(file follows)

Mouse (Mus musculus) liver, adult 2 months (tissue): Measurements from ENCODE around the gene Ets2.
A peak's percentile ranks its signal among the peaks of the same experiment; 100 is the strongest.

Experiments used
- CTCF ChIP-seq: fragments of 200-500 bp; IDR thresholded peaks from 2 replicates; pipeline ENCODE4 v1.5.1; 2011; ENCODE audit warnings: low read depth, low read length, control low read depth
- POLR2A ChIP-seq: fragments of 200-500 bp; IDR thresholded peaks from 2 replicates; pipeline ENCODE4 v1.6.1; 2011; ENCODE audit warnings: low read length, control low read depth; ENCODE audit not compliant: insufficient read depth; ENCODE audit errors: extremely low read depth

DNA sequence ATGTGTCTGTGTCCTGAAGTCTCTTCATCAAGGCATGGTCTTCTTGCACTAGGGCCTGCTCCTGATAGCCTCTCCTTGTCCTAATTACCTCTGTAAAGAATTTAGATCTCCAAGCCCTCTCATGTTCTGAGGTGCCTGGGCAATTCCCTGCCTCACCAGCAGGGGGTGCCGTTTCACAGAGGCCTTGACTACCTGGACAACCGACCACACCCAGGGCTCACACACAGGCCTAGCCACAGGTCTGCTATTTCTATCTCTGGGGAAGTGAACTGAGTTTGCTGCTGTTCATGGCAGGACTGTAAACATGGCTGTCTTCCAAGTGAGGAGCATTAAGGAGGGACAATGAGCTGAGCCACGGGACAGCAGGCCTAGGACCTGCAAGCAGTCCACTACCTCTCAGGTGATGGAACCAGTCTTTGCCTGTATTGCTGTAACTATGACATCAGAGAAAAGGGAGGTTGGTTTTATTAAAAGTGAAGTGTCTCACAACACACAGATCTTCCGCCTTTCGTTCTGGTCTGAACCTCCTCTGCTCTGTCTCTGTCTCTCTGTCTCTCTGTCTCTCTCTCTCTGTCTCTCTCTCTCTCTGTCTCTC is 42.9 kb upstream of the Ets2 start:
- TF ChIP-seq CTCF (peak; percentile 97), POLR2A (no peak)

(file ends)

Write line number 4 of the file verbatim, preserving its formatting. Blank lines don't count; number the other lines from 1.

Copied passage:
- CTCF ChIP-seq: fragments of 200-500 bp; IDR thresholded peaks from 2 replicates; pipeline ENCODE4 v1.5.1; 2011; ENCODE audit warnings: low read depth, low read length, control low read depth